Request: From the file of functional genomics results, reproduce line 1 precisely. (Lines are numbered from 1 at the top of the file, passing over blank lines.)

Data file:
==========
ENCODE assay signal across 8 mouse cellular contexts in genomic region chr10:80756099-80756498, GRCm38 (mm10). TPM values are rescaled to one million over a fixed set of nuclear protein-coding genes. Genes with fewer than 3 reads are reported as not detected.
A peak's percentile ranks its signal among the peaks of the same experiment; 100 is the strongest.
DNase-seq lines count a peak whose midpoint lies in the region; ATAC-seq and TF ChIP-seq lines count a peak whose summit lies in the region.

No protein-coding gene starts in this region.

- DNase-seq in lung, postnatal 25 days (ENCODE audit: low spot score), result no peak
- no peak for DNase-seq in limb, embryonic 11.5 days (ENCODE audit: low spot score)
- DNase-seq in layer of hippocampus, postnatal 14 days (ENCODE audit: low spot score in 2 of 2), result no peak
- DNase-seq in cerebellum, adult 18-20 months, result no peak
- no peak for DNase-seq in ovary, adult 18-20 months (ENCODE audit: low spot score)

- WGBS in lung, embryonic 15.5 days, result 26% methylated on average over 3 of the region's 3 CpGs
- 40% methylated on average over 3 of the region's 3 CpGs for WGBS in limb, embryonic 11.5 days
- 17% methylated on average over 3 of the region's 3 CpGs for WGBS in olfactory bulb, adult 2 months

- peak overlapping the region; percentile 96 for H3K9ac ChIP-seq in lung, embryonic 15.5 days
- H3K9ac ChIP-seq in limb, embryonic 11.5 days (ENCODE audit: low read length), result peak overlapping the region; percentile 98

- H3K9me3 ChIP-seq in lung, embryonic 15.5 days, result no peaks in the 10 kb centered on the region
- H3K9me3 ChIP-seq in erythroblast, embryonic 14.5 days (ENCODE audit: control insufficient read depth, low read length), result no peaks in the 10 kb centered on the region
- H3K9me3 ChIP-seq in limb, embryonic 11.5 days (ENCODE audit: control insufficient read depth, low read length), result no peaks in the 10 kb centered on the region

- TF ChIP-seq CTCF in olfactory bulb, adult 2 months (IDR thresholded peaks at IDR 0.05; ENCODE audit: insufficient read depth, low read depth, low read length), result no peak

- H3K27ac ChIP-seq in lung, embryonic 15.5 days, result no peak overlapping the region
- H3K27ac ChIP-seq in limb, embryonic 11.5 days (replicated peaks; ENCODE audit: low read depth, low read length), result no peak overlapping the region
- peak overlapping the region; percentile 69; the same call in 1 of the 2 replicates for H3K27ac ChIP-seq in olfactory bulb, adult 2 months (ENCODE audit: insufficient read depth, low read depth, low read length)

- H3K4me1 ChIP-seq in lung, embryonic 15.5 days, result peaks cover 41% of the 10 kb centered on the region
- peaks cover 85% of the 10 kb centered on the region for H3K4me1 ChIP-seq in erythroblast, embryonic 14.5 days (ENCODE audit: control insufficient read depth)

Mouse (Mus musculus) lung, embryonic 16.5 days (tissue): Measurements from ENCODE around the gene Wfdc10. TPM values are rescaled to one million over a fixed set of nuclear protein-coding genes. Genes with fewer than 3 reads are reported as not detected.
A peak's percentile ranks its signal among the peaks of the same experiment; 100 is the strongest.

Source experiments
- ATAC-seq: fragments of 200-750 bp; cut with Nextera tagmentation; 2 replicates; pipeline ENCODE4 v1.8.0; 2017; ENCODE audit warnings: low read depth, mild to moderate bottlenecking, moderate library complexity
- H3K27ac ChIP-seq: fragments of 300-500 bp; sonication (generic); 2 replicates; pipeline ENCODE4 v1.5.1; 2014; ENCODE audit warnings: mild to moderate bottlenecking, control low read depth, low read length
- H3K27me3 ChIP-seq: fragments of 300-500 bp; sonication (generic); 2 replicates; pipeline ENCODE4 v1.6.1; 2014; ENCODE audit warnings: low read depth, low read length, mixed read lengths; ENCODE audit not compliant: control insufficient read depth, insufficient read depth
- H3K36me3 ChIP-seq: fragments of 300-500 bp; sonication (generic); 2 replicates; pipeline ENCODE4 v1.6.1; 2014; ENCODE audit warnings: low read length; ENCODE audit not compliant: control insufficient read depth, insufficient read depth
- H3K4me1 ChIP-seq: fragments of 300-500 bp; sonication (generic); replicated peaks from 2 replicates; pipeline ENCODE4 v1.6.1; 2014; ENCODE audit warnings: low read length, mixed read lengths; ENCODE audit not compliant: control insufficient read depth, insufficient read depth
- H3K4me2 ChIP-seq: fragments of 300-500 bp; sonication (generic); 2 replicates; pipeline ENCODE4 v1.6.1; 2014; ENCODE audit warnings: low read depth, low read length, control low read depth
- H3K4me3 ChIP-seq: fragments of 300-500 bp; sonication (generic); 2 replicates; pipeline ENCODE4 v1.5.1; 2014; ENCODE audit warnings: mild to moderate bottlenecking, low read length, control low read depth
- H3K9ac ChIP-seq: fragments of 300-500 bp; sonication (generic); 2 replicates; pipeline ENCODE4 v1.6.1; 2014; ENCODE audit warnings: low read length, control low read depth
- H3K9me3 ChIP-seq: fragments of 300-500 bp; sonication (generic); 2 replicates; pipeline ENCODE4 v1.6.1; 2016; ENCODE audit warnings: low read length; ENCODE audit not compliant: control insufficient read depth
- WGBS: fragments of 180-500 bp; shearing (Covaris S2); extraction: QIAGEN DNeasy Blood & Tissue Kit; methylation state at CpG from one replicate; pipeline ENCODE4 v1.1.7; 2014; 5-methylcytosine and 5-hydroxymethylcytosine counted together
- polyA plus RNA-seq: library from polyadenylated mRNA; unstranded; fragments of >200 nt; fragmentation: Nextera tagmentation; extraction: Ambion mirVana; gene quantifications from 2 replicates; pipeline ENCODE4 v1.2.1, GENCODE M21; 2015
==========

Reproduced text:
ENCODE assay signal across 8 mouse cellular contexts in genomic region chr10:80756099-80756498, GRCm38 (mm10). TPM values are rescaled to one million over a fixed set of nuclear protein-coding genes. Genes with fewer than 3 reads are reported as not detected.